Thursday, April 29, 2021

I Got My Second COVID-19 Vaccine!

Me, two minutes after my second Moderna COVID-19 vaccine on April 29, 2021.

Six weeks ago at this very moment, on March 25, 2021, I was sitting here being a typical person on a Thursday afternoon in the middle of a pandemic, and my Twitter started lighting up with info about how the state of California had finally announced a vaccination plan that included my age group. Two weeks later, on April 1 (the first day of eligibility), I woke up and after awhile of trying, got an appointment to get my first COVID-19 vaccination dose that same day. I wrote all about that entire experience at the time.

Today -- Thursday April 29 -- I got my second and (at least for now) final COVID-19 vaccination. I know it's a little ballsy saying that I feel perfectly fine only a few hours after the shot, but for the moment, that's how it is. I promise to amend the post if I spontaneously explode or turn into some kind of large amoeba over the next day or two. At the risk of tempting fate, everything has gone extraordinarily well with my entire vaccination experience.

Back to LA
My second dose of the Moderna vaccine was provided by Carbon Health, who had set up a large vaccination site in the parking lot at the Crenshaw Christian Center in South Los Angeles, about 13 miles northeast of my home here at the beach. It's on 79th Street, south of Florence between Normandie and Vermont. My appointment had carried through from my first dose four weeks earlier; I didn't need to do a thing.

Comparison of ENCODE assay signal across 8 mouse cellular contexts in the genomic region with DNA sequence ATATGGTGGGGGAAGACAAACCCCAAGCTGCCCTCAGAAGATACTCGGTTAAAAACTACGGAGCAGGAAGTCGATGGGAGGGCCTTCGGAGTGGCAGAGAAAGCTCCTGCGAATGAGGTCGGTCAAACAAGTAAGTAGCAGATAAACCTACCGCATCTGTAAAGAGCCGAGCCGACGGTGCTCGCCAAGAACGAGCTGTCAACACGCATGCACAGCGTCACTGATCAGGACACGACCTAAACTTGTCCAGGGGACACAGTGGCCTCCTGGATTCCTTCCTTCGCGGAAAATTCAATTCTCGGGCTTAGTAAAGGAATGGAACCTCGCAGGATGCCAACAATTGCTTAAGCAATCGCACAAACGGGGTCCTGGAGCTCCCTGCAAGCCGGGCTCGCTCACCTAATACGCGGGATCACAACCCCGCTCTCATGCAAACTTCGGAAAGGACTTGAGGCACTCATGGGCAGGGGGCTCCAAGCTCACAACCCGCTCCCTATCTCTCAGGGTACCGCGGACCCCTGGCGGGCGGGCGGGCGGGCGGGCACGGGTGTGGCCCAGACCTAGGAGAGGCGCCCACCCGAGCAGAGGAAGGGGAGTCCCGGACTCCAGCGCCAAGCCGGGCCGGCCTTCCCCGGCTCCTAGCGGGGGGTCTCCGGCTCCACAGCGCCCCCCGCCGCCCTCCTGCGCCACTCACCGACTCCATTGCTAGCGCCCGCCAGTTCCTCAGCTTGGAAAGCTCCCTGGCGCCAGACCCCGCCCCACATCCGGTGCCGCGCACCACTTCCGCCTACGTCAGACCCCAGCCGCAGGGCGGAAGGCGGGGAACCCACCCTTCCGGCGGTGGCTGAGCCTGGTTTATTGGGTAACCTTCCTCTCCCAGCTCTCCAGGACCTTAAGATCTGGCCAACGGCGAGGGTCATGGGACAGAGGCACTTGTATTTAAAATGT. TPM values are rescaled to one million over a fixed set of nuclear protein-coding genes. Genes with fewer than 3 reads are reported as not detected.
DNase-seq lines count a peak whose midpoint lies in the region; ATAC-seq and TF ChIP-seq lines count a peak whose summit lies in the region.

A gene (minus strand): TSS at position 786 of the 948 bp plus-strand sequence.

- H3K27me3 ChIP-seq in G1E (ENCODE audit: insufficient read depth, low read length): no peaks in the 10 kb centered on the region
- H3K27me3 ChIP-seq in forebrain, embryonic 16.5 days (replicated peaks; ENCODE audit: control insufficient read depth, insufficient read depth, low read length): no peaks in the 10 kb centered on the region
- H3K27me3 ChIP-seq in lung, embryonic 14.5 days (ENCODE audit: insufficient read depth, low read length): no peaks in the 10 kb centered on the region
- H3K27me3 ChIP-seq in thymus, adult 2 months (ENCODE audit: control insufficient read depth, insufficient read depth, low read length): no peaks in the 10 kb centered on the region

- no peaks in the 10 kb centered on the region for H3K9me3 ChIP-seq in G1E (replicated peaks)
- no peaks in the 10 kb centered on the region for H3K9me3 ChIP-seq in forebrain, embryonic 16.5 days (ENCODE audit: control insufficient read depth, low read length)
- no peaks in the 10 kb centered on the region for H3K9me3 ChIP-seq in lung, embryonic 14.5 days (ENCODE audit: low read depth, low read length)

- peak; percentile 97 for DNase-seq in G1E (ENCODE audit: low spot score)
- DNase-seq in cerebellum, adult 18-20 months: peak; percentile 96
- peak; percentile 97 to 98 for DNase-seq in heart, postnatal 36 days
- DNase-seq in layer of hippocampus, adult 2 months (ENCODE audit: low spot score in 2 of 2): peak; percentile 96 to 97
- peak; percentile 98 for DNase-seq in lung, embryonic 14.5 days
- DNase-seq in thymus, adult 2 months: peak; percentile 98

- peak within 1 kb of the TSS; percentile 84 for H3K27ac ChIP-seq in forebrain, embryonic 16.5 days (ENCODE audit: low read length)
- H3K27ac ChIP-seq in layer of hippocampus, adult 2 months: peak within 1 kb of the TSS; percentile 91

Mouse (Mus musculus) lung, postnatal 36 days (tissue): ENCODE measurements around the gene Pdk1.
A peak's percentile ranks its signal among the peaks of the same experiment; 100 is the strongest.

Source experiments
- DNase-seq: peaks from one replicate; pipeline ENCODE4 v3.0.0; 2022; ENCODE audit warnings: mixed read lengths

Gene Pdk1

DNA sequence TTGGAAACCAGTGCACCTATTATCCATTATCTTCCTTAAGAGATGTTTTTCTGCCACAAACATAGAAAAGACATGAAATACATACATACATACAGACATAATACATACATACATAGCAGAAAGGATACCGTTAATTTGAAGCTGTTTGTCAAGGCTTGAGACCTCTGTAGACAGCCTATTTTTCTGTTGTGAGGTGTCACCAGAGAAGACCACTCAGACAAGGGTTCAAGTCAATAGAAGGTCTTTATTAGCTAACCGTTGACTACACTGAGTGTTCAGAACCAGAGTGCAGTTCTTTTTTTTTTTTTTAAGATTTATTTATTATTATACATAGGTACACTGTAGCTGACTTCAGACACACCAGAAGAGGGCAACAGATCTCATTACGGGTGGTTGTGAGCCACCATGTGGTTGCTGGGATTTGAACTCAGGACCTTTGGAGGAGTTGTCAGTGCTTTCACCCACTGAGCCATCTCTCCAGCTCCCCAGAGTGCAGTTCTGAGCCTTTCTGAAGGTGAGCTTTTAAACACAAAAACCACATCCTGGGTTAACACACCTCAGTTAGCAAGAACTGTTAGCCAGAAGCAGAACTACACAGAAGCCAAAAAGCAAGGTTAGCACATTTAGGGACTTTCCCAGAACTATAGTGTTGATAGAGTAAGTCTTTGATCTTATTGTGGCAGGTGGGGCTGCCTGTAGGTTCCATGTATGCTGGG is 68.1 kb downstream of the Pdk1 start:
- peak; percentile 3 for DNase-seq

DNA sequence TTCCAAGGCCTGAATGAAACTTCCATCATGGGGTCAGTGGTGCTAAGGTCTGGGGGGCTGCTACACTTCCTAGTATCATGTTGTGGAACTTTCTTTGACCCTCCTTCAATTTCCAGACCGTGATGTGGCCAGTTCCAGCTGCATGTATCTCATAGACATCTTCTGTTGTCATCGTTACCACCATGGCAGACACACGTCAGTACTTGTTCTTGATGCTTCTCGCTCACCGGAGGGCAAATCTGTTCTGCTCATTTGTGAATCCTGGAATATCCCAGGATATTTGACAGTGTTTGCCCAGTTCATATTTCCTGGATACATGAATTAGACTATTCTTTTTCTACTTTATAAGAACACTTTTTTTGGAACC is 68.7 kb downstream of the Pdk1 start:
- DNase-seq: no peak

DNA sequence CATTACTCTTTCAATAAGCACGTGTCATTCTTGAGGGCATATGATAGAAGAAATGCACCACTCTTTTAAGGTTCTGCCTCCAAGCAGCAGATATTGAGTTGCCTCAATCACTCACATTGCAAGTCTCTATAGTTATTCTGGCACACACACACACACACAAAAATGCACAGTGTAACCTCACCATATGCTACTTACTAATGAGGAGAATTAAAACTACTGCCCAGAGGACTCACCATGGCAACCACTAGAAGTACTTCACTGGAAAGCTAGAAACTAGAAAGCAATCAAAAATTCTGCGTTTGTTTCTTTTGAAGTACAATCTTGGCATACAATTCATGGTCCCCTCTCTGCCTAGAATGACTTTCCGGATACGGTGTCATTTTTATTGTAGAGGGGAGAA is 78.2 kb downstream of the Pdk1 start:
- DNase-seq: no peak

Big hats off to Carbon Health in that regard; after my first dose, I got a text message and email showing that I was registered as such in their system, and then in the days preceding my second dose, I received reminder messages and a confirmation for my next appointment. They seem really together with this massive undertaking.

Had we waited awhile, we probably could have received a vaccine appointment at a spot closer to where we live, but honestly... it was a) great to get this done and out of the way and b) the people running this vaccination site could not have been more professional and efficient at moving large numbers of people through the process.